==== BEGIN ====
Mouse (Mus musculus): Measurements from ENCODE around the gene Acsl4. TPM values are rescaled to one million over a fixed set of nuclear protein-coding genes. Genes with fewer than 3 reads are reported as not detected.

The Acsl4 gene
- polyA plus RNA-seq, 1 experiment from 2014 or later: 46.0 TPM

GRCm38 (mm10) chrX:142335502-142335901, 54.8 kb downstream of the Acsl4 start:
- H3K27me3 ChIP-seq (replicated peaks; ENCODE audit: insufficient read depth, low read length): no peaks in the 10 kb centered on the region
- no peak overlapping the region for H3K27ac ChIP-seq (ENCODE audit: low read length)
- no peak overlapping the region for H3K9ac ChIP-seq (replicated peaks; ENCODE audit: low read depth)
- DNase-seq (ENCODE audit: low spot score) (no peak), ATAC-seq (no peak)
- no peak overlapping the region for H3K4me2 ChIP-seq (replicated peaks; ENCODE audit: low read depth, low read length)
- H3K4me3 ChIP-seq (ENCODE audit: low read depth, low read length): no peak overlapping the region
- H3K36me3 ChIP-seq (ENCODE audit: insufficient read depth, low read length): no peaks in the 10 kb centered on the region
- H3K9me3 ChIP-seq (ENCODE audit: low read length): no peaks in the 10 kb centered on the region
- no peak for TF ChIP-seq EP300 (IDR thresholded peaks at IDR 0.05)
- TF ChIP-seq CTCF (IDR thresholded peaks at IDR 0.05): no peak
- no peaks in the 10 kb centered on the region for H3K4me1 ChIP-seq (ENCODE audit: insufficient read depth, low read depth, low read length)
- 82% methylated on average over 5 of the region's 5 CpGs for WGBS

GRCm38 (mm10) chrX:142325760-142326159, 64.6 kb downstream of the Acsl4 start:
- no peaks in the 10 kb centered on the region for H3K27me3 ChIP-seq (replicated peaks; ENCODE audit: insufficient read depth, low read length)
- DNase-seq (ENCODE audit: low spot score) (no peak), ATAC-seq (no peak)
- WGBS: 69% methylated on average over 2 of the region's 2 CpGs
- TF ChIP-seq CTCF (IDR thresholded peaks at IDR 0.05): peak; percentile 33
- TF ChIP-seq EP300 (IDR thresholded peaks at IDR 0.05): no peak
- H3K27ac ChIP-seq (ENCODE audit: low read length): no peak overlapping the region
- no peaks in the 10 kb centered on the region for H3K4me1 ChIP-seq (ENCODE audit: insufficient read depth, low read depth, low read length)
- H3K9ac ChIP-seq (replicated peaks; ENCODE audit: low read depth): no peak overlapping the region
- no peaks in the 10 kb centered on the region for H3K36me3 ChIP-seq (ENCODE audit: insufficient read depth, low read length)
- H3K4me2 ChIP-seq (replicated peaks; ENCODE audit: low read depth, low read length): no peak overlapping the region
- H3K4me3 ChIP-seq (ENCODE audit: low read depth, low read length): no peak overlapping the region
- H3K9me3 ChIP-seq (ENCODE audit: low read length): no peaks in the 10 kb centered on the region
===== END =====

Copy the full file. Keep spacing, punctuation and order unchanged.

Mouse (Mus musculus): Measurements from ENCODE around the gene Acsl4. TPM values are rescaled to one million over a fixed set of nuclear protein-coding genes. Genes with fewer than 3 reads are reported as not detected.

The Acsl4 gene
- polyA plus RNA-seq, 1 experiment from 2014 or later: 46.0 TPM

GRCm38 (mm10) chrX:142335502-142335901, 54.8 kb downstream of the Acsl4 start:
- H3K27me3 ChIP-seq (replicated peaks; ENCODE audit: insufficient read depth, low read length): no peaks in the 10 kb centered on the region
- no peak overlapping the region for H3K27ac ChIP-seq (ENCODE audit: low read length)
- no peak overlapping the region for H3K9ac ChIP-seq (replicated peaks; ENCODE audit: low read depth)
- DNase-seq (ENCODE audit: low spot score) (no peak), ATAC-seq (no peak)
- no peak overlapping the region for H3K4me2 ChIP-seq (replicated peaks; ENCODE audit: low read depth, low read length)
- H3K4me3 ChIP-seq (ENCODE audit: low read depth, low read length): no peak overlapping the region
- H3K36me3 ChIP-seq (ENCODE audit: insufficient read depth, low read length): no peaks in the 10 kb centered on the region
- H3K9me3 ChIP-seq (ENCODE audit: low read length): no peaks in the 10 kb centered on the region
- no peak for TF ChIP-seq EP300 (IDR thresholded peaks at IDR 0.05)
- TF ChIP-seq CTCF (IDR thresholded peaks at IDR 0.05): no peak
- no peaks in the 10 kb centered on the region for H3K4me1 ChIP-seq (ENCODE audit: insufficient read depth, low read depth, low read length)
- 82% methylated on average over 5 of the region's 5 CpGs for WGBS

GRCm38 (mm10) chrX:142325760-142326159, 64.6 kb downstream of the Acsl4 start:
- no peaks in the 10 kb centered on the region for H3K27me3 ChIP-seq (replicated peaks; ENCODE audit: insufficient read depth, low read length)
- DNase-seq (ENCODE audit: low spot score) (no peak), ATAC-seq (no peak)
- WGBS: 69% methylated on average over 2 of the region's 2 CpGs
- TF ChIP-seq CTCF (IDR thresholded peaks at IDR 0.05): peak; percentile 33
- TF ChIP-seq EP300 (IDR thresholded peaks at IDR 0.05): no peak
- H3K27ac ChIP-seq (ENCODE audit: low read length): no peak overlapping the region
- no peaks in the 10 kb centered on the region for H3K4me1 ChIP-seq (ENCODE audit: insufficient read depth, low read depth, low read length)
- H3K9ac ChIP-seq (replicated peaks; ENCODE audit: low read depth): no peak overlapping the region
- no peaks in the 10 kb centered on the region for H3K36me3 ChIP-seq (ENCODE audit: insufficient read depth, low read length)
- H3K4me2 ChIP-seq (replicated peaks; ENCODE audit: low read depth, low read length): no peak overlapping the region
- H3K4me3 ChIP-seq (ENCODE audit: low read depth, low read length): no peak overlapping the region
- H3K9me3 ChIP-seq (ENCODE audit: low read length): no peaks in the 10 kb centered on the region